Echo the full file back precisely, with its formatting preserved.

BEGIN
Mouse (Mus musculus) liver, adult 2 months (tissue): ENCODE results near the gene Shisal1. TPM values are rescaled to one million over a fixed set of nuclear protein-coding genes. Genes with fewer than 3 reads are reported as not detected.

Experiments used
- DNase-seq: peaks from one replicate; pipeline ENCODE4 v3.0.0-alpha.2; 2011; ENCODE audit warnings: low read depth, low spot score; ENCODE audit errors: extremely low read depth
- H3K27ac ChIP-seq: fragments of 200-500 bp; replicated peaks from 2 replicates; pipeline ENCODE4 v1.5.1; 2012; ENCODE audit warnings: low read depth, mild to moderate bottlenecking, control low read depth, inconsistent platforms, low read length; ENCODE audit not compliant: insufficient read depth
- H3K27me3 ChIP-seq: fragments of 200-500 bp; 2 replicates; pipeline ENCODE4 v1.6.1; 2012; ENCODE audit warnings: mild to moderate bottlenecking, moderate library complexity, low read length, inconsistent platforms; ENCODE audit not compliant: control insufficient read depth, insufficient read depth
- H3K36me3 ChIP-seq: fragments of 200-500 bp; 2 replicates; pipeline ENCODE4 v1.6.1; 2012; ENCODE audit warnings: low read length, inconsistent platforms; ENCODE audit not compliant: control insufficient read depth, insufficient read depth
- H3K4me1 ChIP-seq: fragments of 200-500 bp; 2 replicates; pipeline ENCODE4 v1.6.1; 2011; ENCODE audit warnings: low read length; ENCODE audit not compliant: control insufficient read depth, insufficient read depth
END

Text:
Mouse (Mus musculus) liver, adult 2 months (tissue): ENCODE results near the gene Shisal1. TPM values are rescaled to one million over a fixed set of nuclear protein-coding genes. Genes with fewer than 3 reads are reported as not detected.

Experiments used
- DNase-seq: peaks from one replicate; pipeline ENCODE4 v3.0.0-alpha.2; 2011; ENCODE audit warnings: low read depth, low spot score; ENCODE audit errors: extremely low read depth
- H3K27ac ChIP-seq: fragments of 200-500 bp; replicated peaks from 2 replicates; pipeline ENCODE4 v1.5.1; 2012; ENCODE audit warnings: low read depth, mild to moderate bottlenecking, control low read depth, inconsistent platforms, low read length; ENCODE audit not compliant: insufficient read depth
- H3K27me3 ChIP-seq: fragments of 200-500 bp; 2 replicates; pipeline ENCODE4 v1.6.1; 2012; ENCODE audit warnings: mild to moderate bottlenecking, moderate library complexity, low read length, inconsistent platforms; ENCODE audit not compliant: control insufficient read depth, insufficient read depth
- H3K36me3 ChIP-seq: fragments of 200-500 bp; 2 replicates; pipeline ENCODE4 v1.6.1; 2012; ENCODE audit warnings: low read length, inconsistent platforms; ENCODE audit not compliant: control insufficient read depth, insufficient read depth
- H3K4me1 ChIP-seq: fragments of 200-500 bp; 2 replicates; pipeline ENCODE4 v1.6.1; 2011; ENCODE audit warnings: low read length; ENCODE audit not compliant: control insufficient read depth, insufficient read depth